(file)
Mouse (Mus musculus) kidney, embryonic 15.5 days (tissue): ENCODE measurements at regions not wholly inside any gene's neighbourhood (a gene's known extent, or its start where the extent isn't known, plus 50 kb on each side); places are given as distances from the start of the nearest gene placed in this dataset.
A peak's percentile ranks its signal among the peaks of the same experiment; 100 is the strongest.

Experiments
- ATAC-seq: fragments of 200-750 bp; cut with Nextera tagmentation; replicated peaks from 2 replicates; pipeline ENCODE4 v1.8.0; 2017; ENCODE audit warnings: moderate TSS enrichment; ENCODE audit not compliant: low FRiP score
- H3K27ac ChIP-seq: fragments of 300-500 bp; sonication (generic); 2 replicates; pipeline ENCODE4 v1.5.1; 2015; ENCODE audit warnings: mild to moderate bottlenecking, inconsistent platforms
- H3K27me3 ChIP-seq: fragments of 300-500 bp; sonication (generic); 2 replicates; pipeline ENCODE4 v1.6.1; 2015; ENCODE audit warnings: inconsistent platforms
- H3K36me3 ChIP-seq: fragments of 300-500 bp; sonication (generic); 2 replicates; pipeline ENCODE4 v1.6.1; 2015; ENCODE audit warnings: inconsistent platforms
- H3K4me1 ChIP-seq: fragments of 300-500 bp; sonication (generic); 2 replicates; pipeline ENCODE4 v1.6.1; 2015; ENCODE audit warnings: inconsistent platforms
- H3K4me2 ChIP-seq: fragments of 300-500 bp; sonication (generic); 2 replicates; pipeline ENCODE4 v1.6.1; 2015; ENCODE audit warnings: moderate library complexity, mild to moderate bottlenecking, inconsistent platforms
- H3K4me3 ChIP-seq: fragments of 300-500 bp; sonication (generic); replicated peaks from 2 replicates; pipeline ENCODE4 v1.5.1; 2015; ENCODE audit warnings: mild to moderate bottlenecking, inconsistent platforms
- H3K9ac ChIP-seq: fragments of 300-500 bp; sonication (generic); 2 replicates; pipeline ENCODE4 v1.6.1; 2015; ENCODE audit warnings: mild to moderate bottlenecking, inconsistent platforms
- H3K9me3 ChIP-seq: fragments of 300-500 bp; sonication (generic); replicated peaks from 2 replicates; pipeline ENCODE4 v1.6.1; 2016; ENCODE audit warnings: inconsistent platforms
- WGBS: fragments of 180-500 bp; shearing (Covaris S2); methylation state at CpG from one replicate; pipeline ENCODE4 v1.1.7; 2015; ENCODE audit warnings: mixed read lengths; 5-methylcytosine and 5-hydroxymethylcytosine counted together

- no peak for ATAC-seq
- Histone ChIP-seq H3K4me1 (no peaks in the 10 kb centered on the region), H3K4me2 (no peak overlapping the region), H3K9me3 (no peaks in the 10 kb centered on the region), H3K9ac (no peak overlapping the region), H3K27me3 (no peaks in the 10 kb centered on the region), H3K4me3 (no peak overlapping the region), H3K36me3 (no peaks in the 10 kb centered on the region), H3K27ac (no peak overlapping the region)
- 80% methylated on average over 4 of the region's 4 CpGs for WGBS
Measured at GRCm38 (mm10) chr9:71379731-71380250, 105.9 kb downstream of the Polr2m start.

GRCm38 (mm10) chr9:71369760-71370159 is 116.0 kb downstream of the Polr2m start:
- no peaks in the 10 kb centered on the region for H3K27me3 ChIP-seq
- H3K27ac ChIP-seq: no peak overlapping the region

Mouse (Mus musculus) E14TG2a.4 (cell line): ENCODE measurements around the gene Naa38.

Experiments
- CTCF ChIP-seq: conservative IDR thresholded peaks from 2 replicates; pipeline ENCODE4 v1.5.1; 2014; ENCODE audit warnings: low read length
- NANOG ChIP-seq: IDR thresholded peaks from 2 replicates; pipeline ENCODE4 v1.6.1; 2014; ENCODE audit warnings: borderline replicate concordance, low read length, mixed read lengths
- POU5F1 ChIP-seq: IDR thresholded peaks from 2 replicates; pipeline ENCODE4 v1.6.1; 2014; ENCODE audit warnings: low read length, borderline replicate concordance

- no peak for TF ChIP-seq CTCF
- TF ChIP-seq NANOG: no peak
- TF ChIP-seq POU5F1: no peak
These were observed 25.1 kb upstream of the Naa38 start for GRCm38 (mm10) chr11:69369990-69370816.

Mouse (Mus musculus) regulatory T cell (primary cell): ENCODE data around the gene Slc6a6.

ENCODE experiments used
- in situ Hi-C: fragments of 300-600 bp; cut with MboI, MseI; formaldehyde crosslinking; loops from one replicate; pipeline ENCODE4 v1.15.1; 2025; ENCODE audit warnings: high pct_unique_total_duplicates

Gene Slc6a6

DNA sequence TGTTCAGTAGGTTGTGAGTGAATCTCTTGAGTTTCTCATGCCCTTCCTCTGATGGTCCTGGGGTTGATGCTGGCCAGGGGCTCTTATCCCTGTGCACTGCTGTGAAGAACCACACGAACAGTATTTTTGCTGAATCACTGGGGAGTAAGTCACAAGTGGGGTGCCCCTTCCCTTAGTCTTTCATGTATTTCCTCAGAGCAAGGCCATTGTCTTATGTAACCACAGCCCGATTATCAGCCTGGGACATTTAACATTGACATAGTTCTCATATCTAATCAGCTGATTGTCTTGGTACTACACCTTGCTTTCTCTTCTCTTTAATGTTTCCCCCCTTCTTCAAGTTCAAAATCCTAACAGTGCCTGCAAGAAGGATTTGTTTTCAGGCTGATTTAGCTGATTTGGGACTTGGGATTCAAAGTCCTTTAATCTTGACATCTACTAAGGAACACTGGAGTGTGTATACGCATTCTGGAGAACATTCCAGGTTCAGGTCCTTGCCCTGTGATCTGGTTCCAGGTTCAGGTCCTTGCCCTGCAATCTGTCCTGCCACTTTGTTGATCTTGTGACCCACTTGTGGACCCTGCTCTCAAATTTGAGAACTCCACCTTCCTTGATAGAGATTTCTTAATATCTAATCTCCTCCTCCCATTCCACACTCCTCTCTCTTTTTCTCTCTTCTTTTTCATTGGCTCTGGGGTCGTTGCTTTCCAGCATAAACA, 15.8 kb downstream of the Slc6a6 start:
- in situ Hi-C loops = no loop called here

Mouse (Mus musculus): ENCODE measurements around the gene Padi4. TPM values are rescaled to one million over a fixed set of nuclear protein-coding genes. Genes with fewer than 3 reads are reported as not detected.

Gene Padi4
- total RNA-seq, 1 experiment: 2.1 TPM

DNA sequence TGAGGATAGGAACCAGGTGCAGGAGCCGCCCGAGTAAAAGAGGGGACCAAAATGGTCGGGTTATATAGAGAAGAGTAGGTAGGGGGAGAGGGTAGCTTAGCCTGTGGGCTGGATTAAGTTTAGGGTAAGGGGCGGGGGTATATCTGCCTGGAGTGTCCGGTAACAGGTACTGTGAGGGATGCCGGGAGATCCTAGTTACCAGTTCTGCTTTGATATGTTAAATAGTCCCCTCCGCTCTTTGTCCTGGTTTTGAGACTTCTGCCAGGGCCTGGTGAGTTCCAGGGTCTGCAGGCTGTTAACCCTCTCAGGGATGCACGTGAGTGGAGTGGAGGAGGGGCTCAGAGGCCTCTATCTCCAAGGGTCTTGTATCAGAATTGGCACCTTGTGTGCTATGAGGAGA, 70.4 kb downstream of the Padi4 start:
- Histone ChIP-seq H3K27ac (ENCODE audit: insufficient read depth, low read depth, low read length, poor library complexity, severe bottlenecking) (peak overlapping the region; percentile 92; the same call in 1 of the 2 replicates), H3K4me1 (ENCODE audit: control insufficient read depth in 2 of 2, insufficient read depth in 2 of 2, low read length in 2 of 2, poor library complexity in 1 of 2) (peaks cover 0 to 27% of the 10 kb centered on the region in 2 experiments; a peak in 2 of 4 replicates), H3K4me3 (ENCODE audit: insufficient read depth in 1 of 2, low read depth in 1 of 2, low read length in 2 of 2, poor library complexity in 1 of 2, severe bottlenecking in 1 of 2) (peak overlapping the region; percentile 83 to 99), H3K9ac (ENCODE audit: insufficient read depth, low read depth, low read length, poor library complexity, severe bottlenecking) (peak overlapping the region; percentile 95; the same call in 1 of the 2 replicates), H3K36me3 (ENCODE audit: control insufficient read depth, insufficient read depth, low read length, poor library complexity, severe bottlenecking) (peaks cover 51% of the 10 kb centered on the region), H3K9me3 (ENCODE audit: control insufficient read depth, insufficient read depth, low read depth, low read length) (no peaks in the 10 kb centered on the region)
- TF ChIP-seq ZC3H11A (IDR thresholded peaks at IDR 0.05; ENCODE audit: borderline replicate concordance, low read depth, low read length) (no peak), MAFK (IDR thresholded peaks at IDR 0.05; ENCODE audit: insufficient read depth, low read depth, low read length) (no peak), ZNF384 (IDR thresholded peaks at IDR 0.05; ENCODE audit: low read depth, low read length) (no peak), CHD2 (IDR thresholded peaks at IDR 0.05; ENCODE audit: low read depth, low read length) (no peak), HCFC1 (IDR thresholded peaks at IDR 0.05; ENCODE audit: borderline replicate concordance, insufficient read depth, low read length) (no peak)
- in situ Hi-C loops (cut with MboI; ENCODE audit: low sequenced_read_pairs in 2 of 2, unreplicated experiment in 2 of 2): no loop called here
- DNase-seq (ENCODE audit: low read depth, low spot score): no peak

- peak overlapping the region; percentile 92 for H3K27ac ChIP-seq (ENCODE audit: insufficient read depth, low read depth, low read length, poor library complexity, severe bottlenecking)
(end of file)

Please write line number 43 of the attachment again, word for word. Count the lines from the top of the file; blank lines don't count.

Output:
- DNase-seq (ENCODE audit: low read depth, low spot score): no peak